I believe that the Brancheau family has a good case.  They want to prevent the sad events that happened to the family of Nikki Catsouras, whose gruesome accident death photos started appearing all over the Internet.  In that case, the court held that the family could bring common law privacy claims against the police department for improperly leaking the photographs.

In this instance, the video might be required to be disclosed by public records law, so tort privacy claims would likely not be available against the government if they conflicted with state disclosure obligations or against others who disseminated the video post-disclosure (due to First Amendment protection).

Thus, the family’s redress could come in two possible forms: (1) a provision of the public record law that would not allow for the disclosure of the video; or (2) a constitutional right to information privacy challenge.

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Rethinking Free Speech and Civil Liability

I’ve been meaning to announce, but keep forgetting to get around to it, that my article with Neil Richards was recently published — Rethinking Free Speech and Civil Liability, 109 Columbia Law Review 1650 (2009).  Here’s the abstract:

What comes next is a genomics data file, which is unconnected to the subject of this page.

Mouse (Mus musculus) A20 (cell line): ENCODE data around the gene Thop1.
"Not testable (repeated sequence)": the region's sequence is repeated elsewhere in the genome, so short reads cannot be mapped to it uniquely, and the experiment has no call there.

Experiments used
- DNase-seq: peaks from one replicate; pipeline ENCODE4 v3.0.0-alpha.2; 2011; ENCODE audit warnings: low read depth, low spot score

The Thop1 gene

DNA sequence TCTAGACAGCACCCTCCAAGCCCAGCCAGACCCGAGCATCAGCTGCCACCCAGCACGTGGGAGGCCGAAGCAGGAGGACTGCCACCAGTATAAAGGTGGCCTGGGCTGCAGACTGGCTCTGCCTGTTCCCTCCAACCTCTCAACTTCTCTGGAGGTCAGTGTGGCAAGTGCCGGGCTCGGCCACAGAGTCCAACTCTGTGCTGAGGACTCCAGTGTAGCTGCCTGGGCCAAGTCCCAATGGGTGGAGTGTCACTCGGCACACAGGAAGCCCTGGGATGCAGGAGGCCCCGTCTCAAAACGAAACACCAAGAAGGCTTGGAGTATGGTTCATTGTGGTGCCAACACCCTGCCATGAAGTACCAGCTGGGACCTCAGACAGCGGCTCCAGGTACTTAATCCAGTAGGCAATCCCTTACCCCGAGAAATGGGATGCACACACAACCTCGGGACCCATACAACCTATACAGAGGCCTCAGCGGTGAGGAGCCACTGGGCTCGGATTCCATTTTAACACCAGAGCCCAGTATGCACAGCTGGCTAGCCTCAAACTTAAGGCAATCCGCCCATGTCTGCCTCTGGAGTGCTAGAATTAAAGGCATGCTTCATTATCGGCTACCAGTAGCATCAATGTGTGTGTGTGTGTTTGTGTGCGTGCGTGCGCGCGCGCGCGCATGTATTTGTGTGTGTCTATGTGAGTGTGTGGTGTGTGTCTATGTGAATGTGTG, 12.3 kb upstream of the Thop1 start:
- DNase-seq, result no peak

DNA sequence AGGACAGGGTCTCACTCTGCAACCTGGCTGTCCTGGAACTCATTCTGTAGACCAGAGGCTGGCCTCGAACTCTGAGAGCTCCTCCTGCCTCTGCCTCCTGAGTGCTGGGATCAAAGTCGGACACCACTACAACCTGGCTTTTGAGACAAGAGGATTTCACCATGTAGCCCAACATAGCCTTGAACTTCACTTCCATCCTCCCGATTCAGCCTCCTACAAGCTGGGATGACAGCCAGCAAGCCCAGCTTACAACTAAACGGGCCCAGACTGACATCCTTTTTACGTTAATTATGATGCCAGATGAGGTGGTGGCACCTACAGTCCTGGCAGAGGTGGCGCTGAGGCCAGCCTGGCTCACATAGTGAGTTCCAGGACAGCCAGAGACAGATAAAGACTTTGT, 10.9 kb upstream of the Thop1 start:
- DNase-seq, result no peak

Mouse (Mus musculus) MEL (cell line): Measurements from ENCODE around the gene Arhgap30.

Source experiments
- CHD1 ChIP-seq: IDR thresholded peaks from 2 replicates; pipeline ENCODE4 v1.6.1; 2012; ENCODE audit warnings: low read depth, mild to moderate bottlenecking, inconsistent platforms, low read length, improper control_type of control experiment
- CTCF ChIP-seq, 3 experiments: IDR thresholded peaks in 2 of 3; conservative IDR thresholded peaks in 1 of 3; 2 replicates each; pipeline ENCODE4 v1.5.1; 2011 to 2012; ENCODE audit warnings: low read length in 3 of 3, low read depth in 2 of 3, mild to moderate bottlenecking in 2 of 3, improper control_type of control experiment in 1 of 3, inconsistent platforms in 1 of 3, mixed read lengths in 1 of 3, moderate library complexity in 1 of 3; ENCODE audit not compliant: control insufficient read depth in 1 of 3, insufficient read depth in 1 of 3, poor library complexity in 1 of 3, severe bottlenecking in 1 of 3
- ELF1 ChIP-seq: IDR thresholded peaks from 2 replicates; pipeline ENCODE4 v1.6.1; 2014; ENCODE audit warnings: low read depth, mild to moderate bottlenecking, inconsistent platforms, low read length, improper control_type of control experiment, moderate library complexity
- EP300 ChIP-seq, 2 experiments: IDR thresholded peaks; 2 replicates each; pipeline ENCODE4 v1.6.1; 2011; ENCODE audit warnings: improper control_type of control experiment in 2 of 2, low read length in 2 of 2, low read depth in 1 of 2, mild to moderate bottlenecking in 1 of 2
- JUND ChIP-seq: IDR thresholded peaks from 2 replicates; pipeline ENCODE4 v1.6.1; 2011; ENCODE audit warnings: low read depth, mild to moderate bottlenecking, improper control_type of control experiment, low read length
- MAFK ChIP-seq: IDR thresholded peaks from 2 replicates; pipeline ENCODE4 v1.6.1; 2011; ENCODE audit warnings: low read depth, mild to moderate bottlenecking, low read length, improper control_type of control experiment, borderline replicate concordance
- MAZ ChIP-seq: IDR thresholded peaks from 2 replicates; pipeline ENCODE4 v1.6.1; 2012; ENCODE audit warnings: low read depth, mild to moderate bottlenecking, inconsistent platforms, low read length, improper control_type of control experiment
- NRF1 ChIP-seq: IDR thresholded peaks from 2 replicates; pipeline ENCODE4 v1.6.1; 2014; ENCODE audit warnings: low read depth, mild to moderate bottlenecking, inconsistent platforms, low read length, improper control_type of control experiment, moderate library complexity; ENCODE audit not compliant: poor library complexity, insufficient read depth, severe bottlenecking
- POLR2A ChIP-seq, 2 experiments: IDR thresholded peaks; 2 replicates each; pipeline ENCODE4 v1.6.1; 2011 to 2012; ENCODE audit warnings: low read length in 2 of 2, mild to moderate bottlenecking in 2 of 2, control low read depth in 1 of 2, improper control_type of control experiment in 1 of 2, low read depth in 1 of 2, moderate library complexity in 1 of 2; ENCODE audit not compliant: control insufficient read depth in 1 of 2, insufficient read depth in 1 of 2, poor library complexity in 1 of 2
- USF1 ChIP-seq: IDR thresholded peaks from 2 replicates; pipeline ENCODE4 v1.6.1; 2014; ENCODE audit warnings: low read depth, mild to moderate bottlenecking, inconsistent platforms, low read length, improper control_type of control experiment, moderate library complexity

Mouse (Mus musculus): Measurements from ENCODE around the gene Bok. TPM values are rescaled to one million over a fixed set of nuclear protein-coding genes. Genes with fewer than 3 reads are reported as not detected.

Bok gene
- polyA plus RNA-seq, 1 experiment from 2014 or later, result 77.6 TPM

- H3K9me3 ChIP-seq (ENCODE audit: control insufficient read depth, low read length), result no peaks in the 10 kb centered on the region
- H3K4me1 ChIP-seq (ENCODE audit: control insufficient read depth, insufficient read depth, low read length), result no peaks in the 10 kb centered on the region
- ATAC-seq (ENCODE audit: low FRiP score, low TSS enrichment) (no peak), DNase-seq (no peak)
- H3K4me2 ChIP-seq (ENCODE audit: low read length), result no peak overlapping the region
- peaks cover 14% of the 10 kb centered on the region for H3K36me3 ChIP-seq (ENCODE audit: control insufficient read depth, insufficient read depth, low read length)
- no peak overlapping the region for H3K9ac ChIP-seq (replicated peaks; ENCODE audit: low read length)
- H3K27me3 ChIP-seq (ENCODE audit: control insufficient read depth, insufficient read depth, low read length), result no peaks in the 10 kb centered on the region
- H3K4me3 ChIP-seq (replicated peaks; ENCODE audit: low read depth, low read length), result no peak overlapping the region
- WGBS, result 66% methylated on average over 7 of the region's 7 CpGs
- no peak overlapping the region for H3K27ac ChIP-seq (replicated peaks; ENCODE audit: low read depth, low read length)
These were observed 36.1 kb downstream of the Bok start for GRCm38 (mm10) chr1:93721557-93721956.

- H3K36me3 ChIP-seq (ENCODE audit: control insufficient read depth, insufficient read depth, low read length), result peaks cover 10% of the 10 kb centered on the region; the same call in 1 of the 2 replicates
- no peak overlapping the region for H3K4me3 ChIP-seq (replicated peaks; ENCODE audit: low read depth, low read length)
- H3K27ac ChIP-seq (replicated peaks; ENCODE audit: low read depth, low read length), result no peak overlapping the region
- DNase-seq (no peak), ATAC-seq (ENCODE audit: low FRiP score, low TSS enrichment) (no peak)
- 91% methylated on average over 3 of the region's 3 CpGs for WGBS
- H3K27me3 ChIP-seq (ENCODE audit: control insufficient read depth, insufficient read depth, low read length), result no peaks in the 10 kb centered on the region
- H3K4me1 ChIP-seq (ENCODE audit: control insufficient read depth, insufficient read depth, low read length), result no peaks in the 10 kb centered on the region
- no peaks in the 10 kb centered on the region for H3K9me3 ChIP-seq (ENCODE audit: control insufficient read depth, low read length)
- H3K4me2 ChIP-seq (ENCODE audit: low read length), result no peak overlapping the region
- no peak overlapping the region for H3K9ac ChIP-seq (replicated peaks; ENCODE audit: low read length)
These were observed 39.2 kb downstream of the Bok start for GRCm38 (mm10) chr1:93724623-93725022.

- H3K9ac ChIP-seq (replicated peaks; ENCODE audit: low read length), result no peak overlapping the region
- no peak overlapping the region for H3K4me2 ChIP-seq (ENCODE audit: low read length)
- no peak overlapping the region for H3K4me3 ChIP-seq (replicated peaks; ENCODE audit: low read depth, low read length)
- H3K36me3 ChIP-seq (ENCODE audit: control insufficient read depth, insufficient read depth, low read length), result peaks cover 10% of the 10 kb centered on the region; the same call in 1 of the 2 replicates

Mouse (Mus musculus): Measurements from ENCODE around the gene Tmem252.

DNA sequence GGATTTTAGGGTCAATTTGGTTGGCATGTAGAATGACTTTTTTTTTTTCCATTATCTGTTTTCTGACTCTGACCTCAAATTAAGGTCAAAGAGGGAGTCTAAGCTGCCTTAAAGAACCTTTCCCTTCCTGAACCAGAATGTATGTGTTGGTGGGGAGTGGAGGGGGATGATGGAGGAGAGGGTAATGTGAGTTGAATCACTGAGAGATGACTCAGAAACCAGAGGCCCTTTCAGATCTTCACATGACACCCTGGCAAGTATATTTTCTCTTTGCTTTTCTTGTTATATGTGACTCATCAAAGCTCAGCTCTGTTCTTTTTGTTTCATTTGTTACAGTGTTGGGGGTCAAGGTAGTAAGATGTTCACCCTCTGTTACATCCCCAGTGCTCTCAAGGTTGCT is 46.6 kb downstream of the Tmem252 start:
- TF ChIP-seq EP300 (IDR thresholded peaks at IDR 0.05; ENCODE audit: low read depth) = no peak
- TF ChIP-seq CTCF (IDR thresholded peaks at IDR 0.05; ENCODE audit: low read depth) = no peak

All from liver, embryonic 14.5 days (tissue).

One of the most important and unresolved quandaries of First Amendment jurisprudence involves when civil liability for speech will trigger First Amendment protections. When speech results in civil liability, two starkly opposing rules are potentially applicable. Since New York Times v. Sullivan, the First Amendment requires heightened protection against tort liability for speech, such as defamation and invasion of privacy. But in other contexts involving civil liability for speech, the First Amendment provides virtually no protection. According to Cohen v. Cowles, there is no First Amendment scrutiny for speech restricted by promissory estoppel and contract. The First Amendment rarely requires scrutiny when property rules limit speech.